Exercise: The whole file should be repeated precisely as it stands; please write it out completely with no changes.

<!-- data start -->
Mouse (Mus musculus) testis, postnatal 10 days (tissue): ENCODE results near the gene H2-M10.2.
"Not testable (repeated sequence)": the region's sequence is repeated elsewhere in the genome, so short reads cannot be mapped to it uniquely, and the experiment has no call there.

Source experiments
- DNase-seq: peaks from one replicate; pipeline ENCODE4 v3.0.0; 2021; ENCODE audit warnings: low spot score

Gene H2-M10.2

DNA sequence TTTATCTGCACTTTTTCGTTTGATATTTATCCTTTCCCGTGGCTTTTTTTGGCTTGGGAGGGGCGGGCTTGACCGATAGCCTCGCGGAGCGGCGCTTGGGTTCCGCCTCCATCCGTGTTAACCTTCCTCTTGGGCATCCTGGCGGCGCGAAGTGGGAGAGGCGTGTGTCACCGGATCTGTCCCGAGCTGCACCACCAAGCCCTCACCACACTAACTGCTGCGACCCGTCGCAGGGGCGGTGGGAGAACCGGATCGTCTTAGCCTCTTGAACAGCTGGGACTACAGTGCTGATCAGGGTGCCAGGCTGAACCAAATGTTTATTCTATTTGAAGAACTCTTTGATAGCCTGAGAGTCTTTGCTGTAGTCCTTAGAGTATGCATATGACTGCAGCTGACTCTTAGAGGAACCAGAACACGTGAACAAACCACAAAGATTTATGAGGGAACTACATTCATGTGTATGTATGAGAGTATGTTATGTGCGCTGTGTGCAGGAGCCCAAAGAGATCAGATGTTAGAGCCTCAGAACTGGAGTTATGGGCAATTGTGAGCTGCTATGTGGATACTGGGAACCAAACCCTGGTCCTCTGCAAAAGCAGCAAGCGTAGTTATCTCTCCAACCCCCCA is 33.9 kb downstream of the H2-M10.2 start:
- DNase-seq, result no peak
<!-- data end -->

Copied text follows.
Mouse (Mus musculus) testis, postnatal 10 days (tissue): ENCODE results near the gene H2-M10.2.
"Not testable (repeated sequence)": the region's sequence is repeated elsewhere in the genome, so short reads cannot be mapped to it uniquely, and the experiment has no call there.

Source experiments
- DNase-seq: peaks from one replicate; pipeline ENCODE4 v3.0.0; 2021; ENCODE audit warnings: low spot score

Gene H2-M10.2

DNA sequence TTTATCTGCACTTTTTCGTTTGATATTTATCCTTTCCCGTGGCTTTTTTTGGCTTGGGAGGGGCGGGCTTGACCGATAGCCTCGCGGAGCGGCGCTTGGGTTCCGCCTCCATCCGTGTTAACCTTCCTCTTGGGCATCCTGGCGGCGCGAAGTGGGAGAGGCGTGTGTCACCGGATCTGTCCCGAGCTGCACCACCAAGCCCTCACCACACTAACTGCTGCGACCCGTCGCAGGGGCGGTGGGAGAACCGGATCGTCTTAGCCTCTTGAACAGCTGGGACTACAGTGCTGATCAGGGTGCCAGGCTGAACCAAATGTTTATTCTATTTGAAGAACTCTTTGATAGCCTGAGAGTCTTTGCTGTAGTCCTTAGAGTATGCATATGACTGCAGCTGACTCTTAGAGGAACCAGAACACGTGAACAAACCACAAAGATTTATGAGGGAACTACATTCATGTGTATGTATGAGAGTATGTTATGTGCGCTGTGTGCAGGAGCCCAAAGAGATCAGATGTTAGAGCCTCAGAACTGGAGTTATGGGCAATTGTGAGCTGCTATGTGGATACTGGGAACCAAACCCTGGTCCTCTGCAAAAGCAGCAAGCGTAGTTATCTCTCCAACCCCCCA is 33.9 kb downstream of the H2-M10.2 start:
- DNase-seq, result no peak